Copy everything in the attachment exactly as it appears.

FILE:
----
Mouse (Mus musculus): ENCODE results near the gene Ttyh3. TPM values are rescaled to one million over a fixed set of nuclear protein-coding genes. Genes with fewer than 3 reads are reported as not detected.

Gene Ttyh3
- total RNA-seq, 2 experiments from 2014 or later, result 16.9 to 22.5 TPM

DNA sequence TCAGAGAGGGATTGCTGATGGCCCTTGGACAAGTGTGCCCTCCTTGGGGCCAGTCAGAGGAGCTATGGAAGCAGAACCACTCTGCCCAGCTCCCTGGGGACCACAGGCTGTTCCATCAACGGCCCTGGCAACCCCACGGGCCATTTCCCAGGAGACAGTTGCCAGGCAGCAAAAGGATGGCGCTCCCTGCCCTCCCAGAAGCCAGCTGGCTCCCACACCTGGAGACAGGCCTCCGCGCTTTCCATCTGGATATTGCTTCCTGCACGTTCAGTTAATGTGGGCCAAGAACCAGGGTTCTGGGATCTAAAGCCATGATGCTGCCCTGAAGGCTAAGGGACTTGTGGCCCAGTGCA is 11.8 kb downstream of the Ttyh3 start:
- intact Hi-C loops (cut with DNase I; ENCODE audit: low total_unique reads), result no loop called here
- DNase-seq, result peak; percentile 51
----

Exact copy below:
Mouse (Mus musculus): ENCODE results near the gene Ttyh3. TPM values are rescaled to one million over a fixed set of nuclear protein-coding genes. Genes with fewer than 3 reads are reported as not detected.

Gene Ttyh3
- total RNA-seq, 2 experiments from 2014 or later, result 16.9 to 22.5 TPM

DNA sequence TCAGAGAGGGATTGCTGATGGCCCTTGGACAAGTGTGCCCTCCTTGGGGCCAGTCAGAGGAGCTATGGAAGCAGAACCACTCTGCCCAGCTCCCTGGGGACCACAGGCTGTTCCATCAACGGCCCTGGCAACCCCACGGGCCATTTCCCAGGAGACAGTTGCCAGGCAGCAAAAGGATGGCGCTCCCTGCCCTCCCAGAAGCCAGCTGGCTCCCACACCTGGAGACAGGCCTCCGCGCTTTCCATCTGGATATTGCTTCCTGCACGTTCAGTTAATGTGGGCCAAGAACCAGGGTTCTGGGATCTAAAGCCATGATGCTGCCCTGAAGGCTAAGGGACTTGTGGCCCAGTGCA is 11.8 kb downstream of the Ttyh3 start:
- intact Hi-C loops (cut with DNase I; ENCODE audit: low total_unique reads), result no loop called here
- DNase-seq, result peak; percentile 51